If no channel exists to the appropriate MRASR (e.g., if all of the synchronous read address busses 114 a-np that service the MRASR are in use), the inventive memory dispatch/controller 106 stalls the read command. The MRASR also may stall the read command as described further below. Note that stalls are unlikely to occur when a “full wired” implementation of the inventive multi-ported memory system 100 is employed, but may occur if numerous simultaneous commands are issued to the same MRASR.

If the inventive memory dispatch/controller 106 receives an asynchronous read command from one of the asynchronous devices 104 a-y, the inventive memory dispatch/controller 106 performs a similar operation. The inventive memory dispatch/controller 106 obtains from the requesting asynchronous devices 104 a-y the address of the data to be read, identifies which of the asynchronous read address busses 140 a-nq is a “proper” bus for servicing the request, and transfers the appropriate MRASR address (ASYNCRDADDR) to the identified asynchronous read address bus 140 a-nq. Once the MRASR performs the read command, an acknowledge signal (ASYNCRDACK) is sent from the MRASR to the inventive memory dispatch/controller 106 (via one of the asynchronous read acknowledge busses 132 a-nq), and from the inventive memory dispatch/controller 106 to the requesting asynchronous device 104 a-y (via one of the asynchronous bus sets 146 a-y). If no channel exists to the appropriate MRASR (e.g., if all of the asynchronous read address busses 140 a-np that service the MRASR are in use), the inventive memory dispatch/controller 106 (and/or the MRASR) stalls the read command. However, due to the independent nature of most applications running on the synchronous devices 102 a-x and the asynchronous devices 104 a-y, the amount of memory overlap between applications typically is small and the occurrence of stalls is rare during either synchronous or asynchronous requests.

FIG. 2 is a schematic diagram of an MRASR 200 that represents a preferred embodiment for each of the MRASRs 110 a-n of FIG. 1. With reference to FIG. 2, the MRASR 200 includes two asynchronous ports (e.g., an asynchronous read port 202 and an asynchronous write port 204) and three synchronous ports (e.g., a first synchronous read port 206, a second synchronous read port 208 and a synchronous write port 210). The MRASR 200 employs a RAM 212 (e.g., a 1 kbyte RAM) which is coupled to the asynchronous ports 202 and 204 via a first multiplexer 214, a first register bank 216, a second register bank 218, a first AND gate 220 and a second AND gate 222. The RAM 212 is coupled to the synchronous ports 206-210 via the first multiplexer 214, a second multiplexer 224, a third register bank 226, a fourth register bank 228 and a fifth register bank 230. A first multiplexer control 232 (for controlling the first multiplexer 214) and a second multiplexer control 234 (for controlling the second multiplexer 224 are also provided. The first multiplexer control 232 is coupled to an output of a first flip/flop 236, to an output of a second flip flop 238, to an output of the second multiplexer control 234 and to an end-of-process (EOP) output terminal of the RAM 212. The second multiplexer control 234 is coupled to an output of the first multiplexer control 232, to the EOP output terminal of the RAM 212 and to an output of a third AND gate 240.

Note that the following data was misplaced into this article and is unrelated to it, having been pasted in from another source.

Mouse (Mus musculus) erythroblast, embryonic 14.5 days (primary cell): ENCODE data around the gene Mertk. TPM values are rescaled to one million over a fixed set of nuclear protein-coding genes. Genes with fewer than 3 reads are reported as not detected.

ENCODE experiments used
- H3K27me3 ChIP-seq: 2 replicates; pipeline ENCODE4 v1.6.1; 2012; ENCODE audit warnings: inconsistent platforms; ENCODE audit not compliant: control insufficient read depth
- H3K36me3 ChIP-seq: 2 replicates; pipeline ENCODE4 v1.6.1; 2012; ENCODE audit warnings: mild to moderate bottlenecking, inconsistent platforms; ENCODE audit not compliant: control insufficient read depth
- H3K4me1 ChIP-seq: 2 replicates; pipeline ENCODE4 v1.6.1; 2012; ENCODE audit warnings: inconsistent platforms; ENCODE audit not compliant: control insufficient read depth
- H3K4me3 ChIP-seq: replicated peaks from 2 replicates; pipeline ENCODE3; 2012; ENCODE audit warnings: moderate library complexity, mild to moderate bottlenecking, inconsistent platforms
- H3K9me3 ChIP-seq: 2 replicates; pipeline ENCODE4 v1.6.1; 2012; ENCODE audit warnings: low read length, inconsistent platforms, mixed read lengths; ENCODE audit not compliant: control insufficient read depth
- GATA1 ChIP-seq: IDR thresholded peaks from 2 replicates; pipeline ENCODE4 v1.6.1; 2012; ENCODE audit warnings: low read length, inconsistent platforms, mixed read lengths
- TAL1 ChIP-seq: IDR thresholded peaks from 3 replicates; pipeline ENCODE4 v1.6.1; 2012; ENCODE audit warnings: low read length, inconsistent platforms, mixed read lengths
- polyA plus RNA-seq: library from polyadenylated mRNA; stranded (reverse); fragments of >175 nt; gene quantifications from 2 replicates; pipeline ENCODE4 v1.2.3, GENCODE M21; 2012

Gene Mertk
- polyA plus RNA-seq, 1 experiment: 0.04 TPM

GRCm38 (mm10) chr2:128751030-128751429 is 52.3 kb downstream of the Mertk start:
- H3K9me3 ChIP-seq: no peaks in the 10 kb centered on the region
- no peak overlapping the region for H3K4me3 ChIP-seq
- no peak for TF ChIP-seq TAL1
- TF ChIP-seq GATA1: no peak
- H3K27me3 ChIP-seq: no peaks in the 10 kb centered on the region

In operation, synchronous and asynchronous requests from the synchronous devices 102 a-x and the asynchronous devices 104 a-y are submitted to the MRASR 200 by the inventive memory dispatch/controller 106. As described below, the inventive memory dispatch/controller 106 preferably monitors each MRASR to ensure that requests are not submitted to channels of an MRASR when the channels are busy. With reference to the MRASR 200 of FIG. 2, the inventive memory dispatch/controller 106 preferably monitors an ASYNCACK output of the RAM 212 and ensures that the ASYNCACK output of the RAM 212 is inactive (e.g., has a low logic level) prior to submitting an asynchronous request to the MRASR 200. The inventive memory dispatch/controller 106 also monitors a SYNCACK output of the RAM 212 and preferably ensures that the SYNCACK output of the RAM 212 is inactive (e.g., has a low logic level) prior to submitting an synchronous request to the MRASR 200. As described below with reference to FIGS. 3-6E, the inventive memory dispatch/controller 106 also monitors the ASYNCACK/SYNCACK output when it sends an asynchronous/synchronous request to an MRASR so as to ensure that an acknowledgment signal has been received from the MRASR (indicating that the requested function has been performed) prior to submitting an additional asynchronous/synchronous request to the MRASR.